With the current debt servicing initiative of President Goodluck Jonathan, the nation is bound to accumulate more debts in view of the fact that he gave a caveat that the nationís debt should not go beyond 30 per cent of the Gross Domestic Product (GDP). If the administration is truly serious in its desire to reduce the national debts, the set target or ceiling will still largely constitute a burden.

The caution by President Goodluck Jonathan on debt Ė GDP ratio when carefully analysed shows that at the moment the debt to GDP ratio is slightly less than 20 per cent. With latitude of 30 per cent caveat, the government may add up to 50 per cent of the current debt level. This is indeed unacceptable, considering the implications of these rates on the nationís economy.

Obviously, escalation of debt profile by the Federal Government would continue to crowd out the real sector of the economic and the equities market. Of equal importance is the fact that the capital realised from borrowing is used to finance consumption rather than investment. In a way, this government tendency is having destabilizing effect on the economy through increase in interest and inflation rates. Without missing words, by increasing those two rates, the government is battering the economy.

From policy perspectives, the negative impacts of domestic debts on economic growth strengthens the arguments for ambitious debt reduction through fiscal consolidation. Another factor that coincides with the domestic debt is the recurrent budget deficit which also causes the nation to be borrowing from Financial Institutions.
With the nationís abundant human and natural resources, the question that continues to agitate mind is the reason for our continuous borrowing both externally and internally. This unanswered question poises a lot of leadership challenges for the nation.

For significant reduction in the domestic debt to be realisable, the task should not rest solely with the presidency but there should be co-operative efforts of all the stakeholders in the nationís economy. The National Assembly equally has a vital role to play in revamping the nationís economy through debt reduction initiatives and perhaps cut pays.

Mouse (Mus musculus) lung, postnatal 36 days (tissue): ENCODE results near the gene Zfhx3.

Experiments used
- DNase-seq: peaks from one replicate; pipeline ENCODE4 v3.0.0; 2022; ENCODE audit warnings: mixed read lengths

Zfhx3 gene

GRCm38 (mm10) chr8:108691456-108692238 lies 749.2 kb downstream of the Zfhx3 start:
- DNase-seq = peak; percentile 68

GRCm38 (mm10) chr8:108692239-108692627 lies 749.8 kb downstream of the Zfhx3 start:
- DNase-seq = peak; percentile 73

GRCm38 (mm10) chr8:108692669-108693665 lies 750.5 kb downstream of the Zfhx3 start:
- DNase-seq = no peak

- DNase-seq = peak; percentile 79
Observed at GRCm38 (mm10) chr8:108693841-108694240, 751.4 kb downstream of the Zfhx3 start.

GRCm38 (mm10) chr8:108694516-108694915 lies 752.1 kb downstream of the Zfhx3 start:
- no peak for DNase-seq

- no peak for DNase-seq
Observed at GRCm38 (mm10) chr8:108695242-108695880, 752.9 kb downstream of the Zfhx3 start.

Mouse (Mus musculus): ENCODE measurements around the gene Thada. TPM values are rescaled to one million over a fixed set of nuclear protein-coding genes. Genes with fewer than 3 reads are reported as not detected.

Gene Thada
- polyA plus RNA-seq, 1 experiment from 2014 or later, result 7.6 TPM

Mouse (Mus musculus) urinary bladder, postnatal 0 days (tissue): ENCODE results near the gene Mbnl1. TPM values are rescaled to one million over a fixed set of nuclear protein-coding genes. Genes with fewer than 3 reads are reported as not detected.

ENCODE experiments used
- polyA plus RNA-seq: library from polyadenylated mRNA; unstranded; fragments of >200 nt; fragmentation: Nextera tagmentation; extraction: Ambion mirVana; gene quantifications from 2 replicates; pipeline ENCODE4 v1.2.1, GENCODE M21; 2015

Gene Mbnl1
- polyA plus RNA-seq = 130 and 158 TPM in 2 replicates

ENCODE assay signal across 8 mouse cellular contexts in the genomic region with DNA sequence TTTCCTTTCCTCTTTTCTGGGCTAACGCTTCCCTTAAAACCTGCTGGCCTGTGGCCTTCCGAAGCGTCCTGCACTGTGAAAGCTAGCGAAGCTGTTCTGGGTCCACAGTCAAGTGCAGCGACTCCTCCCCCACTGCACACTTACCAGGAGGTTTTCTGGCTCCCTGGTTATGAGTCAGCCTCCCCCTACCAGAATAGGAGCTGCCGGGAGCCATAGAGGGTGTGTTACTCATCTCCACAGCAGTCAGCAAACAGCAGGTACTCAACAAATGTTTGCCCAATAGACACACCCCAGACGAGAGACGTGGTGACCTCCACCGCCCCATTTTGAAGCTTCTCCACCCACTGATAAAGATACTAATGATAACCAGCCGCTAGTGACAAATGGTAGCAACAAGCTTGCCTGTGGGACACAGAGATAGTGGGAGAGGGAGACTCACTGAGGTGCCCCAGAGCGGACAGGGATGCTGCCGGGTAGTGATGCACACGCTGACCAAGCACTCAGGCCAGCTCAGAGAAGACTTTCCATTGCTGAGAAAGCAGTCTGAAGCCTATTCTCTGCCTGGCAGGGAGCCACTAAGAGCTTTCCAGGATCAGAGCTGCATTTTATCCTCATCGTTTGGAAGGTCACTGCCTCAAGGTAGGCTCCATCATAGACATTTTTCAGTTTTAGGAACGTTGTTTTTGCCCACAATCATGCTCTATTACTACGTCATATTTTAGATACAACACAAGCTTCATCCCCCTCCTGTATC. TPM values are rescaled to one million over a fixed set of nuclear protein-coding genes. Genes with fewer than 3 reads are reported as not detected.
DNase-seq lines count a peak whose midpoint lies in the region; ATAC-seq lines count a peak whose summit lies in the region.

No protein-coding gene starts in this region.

Without doubts, economic sustainability is affected largely by the nationís debt profile. Our governmentís high cost of borrowing can inescapably trigger destabilisation and disenablement of commercial lending rates of over 20 per cent to the real sector. This will in effect cause higher cost of production and can as well blow up the inflationary trends.
No economy is known to have ever developed with high inflationary trends and exploitative borrowing rates. In other words, the nationís infrastructural deficits and poor living condition of people are parts of the resultant effects of persistent borrowing.

Again, high domestic debts are bound to put pressure on the government at the point of re-payment as this may cause the government to neglect some key government priorities. While introducing measures to reduce the nationís domestic debts profile, greater attention needs to be paid to viable investment initiatives. If the government can ensure huge returns for private investors, the impacts will be better felt by all and sundry instead of continuous borrowing. Irrespective of the present economic challenges, government should stop paying lip service to problem of national debt as this remains a major obstacle to national development.

Onike Rahaman,
Academic Planning Unit,
Oyo State College of Agriculture, P.M.B. 10, Igboora.